Auditors fault SSA for not following up on FSTAP recommendations
The Social Security Administration shut down an advisory committee on technological change and said it would not implement its recommendations without any evidence that it has assessed the costs and benefits of those recommendations, says the SSA office of inspector general.
In a report (.pdf) dated Aug. 20, auditors note the agency spent more than $550,000 on the Future Systems Technology Advisory Panel after standing it up in February 2008. On Jan. 9, the agency commissioner closed the advisory panel down, stating that the agency lacks the resources to support the panel or to implement its recommendations.
During its existence, the panel issued four reports and made 78 recommendations ranging from quick, low-cost measures that SSA could undertake for immediate productivity gains to fundamental changes to its service delivery model.
After reviewing materials associated with the panel, auditors say the agency agreed with 67 percent of the recommendations, disagreed with 8 percent of them, didn't provide enough information for auditors to determine what agency officials think of another 18 percent, and said the final 3 percent would have to be the responsibility of another federal agency.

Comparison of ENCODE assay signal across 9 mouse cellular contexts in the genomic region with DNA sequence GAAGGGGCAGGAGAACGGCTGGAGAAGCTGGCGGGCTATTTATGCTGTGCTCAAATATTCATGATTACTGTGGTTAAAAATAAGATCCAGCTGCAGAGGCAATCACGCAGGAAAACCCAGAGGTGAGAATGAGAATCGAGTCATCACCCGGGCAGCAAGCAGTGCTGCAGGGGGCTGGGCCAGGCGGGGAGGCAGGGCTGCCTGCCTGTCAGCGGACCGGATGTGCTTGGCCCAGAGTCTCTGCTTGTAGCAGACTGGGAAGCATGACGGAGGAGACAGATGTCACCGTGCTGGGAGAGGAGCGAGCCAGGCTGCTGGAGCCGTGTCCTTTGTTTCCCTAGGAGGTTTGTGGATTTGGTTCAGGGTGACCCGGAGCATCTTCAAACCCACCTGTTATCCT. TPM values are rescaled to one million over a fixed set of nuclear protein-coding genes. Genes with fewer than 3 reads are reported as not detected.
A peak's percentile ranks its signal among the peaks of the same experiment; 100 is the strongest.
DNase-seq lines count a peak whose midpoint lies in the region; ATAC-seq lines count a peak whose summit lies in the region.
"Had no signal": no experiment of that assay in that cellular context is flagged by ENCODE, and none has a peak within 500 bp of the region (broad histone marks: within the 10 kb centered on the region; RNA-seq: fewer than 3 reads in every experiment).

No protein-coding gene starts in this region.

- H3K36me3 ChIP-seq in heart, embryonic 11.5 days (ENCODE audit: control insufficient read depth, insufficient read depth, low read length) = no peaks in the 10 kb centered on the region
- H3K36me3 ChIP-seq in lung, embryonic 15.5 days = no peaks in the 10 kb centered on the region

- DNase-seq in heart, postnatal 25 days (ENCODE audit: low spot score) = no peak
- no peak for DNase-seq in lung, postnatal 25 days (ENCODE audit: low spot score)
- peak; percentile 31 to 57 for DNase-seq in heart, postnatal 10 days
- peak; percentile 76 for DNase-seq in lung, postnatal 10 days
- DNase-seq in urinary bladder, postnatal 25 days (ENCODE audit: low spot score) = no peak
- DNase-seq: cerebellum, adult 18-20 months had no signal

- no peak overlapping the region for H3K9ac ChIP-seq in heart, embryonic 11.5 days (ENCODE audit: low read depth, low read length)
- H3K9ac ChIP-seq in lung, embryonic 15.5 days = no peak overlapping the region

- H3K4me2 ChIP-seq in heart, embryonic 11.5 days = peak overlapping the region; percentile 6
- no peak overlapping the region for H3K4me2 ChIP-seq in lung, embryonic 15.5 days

Social Security officials also said they had already implemented 11 of the recommendations--but the agency didn't track implementation of the panel's recommendations or any cost savings made as a result.
As a result, auditors say they can't tell whether SSA actually effected the recommendations it said it did or whether it's just saying it did.
There's also the matter of the unimplemented recommendations--auditors say the agency should execute a cost-benefit analysis, especially for those which it has told the board it agreed with.
In a terse official response to the audit, Dean Landis, the deputy chief of staff, indicated the agency is unlikely to do so. "It is clearly inappropriate to audit recommendations provided by an advisory committee created by the commissioner to solicit independent, external consideration of IT issues," Landis said.
Auditors in the report say they disagree with that assertion, and note that in an administration so emphatically in favor of cost-effectiveness, the SSA "should use taxpayer dollars in the most cost-effective way and be transparent on how these dollars were used."
The reports produced by the panel were hosted on the SSA website until its termination. Auditors published all four of them in the appendices of their report.
- download the OIG report, A-14-12-11222 (.pdf)